We were quite fortunate to go to the canyon n the day we did. If we had gone during the winter we would not have been allowed to get off the train since the canyon receives up to 15 feet of snow and it would be too dangerous for hiking. As it was we were not able to go to the lookout - closed due to dangerous weather conditions. It was a mix of rain and snow once we got to the canyon so I got soaking wet when we hiked to two of the falls. The water falls had not yet frozen over so we saw something more unique - water and snow, not snow and ice. The downside - I was soaked and my glasses kept fogging over. For those who are visually impaired like me, you can appreciate the frustration and disappointment when taking pictures and trying to get the light just right and focusing when you can't see.
Don had a great time looking at the trains. Being a model railroader he loved watching the engines changes from front to back for the return trip. I took some pictures of different parts of the train hoping to some day put together a collage for his train room.
I loved taking pictures of autumn peeking through the snow. The brightness of the colours against the snow was amazing.
We met a couple from Florida who come up to Ontario, Quebec and the eastern states every fall in order to get a real feel for the season. They had this honking digital camera that had a super zoom lens and could take five or more shots for my one. By the end of the trip they had taken 1400 shots! And I thought I took a lot of pictures!! They said they would send us a CD with some of their pictures on it which meant I was able to get some good pictures taken from inside a train (the windows were water streaked).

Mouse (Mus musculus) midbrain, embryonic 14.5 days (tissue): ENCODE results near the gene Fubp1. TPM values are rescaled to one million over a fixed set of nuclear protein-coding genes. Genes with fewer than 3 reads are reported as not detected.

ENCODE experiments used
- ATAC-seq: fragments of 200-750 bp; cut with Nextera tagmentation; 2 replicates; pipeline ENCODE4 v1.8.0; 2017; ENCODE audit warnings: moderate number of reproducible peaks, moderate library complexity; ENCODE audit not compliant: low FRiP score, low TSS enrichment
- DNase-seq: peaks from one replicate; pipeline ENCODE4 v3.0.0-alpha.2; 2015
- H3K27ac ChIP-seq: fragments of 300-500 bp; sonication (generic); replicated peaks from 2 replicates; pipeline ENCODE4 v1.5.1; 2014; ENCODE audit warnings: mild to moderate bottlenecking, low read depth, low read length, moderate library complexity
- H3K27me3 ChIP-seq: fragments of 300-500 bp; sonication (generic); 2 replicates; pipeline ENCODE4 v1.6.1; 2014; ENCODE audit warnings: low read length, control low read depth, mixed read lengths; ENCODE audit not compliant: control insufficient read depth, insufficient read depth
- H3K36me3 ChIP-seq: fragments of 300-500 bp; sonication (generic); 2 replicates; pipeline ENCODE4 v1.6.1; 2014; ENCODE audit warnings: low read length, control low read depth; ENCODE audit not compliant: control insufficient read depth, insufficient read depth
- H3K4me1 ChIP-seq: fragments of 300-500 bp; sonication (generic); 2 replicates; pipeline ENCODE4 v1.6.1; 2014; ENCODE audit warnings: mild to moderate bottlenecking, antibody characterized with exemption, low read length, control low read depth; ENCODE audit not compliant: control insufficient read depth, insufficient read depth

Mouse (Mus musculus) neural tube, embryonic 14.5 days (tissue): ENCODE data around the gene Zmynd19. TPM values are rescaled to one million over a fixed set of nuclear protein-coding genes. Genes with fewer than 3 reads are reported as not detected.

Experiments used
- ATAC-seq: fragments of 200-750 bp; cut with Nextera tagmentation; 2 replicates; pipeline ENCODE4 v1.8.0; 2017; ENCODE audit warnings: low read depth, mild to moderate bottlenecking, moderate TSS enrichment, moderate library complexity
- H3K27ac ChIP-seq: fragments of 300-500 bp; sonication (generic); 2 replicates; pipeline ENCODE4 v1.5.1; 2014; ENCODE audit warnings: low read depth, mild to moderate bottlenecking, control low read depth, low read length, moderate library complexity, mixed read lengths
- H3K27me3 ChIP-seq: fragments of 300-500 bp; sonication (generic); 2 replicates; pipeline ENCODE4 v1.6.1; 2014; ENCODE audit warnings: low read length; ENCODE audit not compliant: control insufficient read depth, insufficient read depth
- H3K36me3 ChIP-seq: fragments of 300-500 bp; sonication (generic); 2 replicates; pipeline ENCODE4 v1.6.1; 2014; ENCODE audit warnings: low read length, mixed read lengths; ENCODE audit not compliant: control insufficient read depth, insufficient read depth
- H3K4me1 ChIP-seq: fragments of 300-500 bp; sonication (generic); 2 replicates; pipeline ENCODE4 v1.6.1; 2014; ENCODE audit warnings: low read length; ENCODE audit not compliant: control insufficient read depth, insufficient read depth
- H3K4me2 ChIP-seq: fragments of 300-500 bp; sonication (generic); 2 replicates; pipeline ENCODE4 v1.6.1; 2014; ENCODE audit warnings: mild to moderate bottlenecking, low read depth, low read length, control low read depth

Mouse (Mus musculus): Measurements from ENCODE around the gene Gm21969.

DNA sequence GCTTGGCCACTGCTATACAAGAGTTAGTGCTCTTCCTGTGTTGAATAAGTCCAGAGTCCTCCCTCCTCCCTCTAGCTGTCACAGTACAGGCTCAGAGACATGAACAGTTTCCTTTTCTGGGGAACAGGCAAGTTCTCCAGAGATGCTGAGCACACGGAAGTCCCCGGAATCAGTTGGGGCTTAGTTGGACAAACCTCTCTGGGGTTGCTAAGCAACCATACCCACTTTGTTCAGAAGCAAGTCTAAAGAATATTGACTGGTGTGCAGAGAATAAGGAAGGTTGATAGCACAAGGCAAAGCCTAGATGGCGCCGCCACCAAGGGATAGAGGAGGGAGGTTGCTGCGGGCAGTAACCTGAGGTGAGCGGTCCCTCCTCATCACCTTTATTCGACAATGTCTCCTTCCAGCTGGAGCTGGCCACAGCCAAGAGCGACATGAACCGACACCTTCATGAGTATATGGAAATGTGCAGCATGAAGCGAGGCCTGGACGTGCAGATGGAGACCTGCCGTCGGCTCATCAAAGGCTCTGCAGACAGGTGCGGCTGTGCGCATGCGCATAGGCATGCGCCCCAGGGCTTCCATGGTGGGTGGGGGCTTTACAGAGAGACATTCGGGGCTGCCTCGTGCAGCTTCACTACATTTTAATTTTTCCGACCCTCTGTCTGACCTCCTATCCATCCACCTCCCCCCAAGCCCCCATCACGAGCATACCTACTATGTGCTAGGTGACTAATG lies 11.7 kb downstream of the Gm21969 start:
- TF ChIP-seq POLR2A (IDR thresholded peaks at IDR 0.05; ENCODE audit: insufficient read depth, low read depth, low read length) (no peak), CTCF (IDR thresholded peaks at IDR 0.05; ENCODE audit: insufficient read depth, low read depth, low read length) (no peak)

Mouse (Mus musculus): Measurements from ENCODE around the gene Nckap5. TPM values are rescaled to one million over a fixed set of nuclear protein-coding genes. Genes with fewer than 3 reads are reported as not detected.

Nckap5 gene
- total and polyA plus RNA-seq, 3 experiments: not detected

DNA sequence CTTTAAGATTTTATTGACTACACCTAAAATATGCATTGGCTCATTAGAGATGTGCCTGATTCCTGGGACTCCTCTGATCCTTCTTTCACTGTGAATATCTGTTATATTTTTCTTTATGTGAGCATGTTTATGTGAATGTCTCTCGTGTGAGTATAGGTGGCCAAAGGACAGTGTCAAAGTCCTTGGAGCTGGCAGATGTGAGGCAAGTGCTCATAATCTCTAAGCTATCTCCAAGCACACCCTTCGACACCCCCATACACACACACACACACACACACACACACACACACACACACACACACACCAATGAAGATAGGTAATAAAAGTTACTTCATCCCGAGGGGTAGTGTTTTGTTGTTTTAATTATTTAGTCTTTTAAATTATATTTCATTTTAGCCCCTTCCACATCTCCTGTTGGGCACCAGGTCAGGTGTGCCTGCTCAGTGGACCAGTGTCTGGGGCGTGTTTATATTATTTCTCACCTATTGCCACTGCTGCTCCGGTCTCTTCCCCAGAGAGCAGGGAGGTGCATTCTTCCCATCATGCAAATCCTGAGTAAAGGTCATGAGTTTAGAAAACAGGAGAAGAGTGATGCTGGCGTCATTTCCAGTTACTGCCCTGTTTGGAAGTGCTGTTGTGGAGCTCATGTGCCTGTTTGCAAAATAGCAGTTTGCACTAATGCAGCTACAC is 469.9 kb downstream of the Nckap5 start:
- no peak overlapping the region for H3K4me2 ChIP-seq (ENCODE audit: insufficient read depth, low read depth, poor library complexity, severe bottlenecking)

The return trip was relaxing. We sat below (not up top in the dome car) and could stretch out since there were fewer people than on the way north (a group of the people in our car hopped another train and kept going north to Hearst, another six hours north). We walked through the train and found car after car empty! When we asked we found out that there was just 200 people on the trip and since the next day was a full train of 800 they kept the cars on the train. We had free rein - great!
I loved looking at all the cottages along the rail line. Many of the cottages had no road access so during the summer the cottagers hop the train and the train stops along the way whenever people need off. The little huts you see at farms for children waiting to catch a bus are also along the rail line for people waiting for the train. I think that would be so cool to be that isolated... One man whose front door to his cottage was probably about 20 feet from the track was sitting on his veranda with his dog and reading the newspaper. I'm not sure I would want to be that close to the tracks. Here are the last look at our trip - the way back south:
I hope you enjoyed a glimpse into a special walk through a winter wonderland that Don and I took. The only thing that would have made the time better was to make it longer. We are now thinking of looking into the train trip up to Hearst, Ontario, a ten hour trip. I would also love to take the Polar Bear Express from Cochrane up to Moosenee and Moose Factory in the summer. Anyone up for it?